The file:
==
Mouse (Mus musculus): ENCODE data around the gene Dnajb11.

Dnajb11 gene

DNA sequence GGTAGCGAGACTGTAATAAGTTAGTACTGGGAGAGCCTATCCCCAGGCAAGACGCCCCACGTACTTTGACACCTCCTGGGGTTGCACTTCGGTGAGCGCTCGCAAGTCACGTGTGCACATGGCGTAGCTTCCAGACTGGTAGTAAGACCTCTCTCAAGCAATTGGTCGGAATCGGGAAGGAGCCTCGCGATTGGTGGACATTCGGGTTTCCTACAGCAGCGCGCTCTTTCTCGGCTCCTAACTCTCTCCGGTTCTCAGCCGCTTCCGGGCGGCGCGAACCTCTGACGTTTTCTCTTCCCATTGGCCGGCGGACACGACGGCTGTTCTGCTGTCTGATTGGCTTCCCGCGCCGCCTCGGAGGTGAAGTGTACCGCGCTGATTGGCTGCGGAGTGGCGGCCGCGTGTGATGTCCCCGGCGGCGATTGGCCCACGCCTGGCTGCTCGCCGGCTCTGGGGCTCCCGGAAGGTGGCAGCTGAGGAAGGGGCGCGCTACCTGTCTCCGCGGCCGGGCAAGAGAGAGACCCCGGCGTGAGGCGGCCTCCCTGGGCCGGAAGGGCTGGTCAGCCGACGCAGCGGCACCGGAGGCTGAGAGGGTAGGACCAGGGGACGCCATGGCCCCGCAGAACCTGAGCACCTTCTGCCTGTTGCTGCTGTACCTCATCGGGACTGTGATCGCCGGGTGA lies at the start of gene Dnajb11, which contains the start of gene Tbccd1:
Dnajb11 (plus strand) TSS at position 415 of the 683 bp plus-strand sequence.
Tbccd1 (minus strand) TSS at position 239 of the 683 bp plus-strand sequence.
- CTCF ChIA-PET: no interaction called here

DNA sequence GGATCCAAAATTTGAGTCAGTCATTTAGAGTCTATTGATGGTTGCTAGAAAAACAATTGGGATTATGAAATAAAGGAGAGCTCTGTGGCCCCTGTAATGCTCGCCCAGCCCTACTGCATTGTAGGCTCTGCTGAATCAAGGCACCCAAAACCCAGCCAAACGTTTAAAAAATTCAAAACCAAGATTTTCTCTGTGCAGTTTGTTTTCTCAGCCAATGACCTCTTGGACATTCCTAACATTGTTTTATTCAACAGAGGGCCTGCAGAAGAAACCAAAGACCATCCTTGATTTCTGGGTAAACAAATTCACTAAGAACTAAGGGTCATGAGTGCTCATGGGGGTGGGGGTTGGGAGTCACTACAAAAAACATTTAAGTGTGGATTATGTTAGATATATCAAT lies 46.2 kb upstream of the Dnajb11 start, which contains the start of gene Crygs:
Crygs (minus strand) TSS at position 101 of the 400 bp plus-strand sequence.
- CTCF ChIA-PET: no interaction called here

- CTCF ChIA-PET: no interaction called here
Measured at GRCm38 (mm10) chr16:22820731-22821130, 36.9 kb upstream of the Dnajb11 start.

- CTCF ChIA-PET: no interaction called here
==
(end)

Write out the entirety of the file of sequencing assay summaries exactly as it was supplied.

Mouse (Mus musculus): ENCODE data around the gene Dnajb11.

Dnajb11 gene

DNA sequence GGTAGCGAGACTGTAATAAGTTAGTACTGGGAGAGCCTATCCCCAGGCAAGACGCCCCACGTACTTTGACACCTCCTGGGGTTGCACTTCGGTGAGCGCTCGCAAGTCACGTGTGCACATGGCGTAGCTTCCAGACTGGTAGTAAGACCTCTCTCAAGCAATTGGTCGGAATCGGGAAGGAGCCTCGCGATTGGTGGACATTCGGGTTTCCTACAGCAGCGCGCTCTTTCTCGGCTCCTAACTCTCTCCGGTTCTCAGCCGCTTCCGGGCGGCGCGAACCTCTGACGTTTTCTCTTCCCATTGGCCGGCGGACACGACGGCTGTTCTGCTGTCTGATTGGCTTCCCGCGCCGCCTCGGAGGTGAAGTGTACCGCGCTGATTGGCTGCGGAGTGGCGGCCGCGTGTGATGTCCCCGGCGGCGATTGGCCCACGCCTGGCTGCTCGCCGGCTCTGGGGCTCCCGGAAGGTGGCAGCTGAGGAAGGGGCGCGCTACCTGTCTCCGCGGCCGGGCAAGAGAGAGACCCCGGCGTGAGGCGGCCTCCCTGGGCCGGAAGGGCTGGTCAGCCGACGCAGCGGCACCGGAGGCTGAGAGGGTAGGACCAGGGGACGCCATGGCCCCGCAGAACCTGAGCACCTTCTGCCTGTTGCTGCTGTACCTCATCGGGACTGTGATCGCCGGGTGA lies at the start of gene Dnajb11, which contains the start of gene Tbccd1:
Dnajb11 (plus strand) TSS at position 415 of the 683 bp plus-strand sequence.
Tbccd1 (minus strand) TSS at position 239 of the 683 bp plus-strand sequence.
- CTCF ChIA-PET: no interaction called here

DNA sequence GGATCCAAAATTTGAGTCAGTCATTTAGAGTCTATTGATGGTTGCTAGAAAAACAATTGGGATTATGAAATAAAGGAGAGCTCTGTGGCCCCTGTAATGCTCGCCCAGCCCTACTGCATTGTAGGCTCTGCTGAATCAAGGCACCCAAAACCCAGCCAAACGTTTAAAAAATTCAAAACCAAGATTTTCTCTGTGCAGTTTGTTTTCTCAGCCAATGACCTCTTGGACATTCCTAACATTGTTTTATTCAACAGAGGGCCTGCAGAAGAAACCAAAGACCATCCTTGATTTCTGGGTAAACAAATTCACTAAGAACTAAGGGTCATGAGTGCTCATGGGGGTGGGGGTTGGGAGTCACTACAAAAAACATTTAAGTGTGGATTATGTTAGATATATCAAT lies 46.2 kb upstream of the Dnajb11 start, which contains the start of gene Crygs:
Crygs (minus strand) TSS at position 101 of the 400 bp plus-strand sequence.
- CTCF ChIA-PET: no interaction called here

- CTCF ChIA-PET: no interaction called here
Measured at GRCm38 (mm10) chr16:22820731-22821130, 36.9 kb upstream of the Dnajb11 start.

- CTCF ChIA-PET: no interaction called here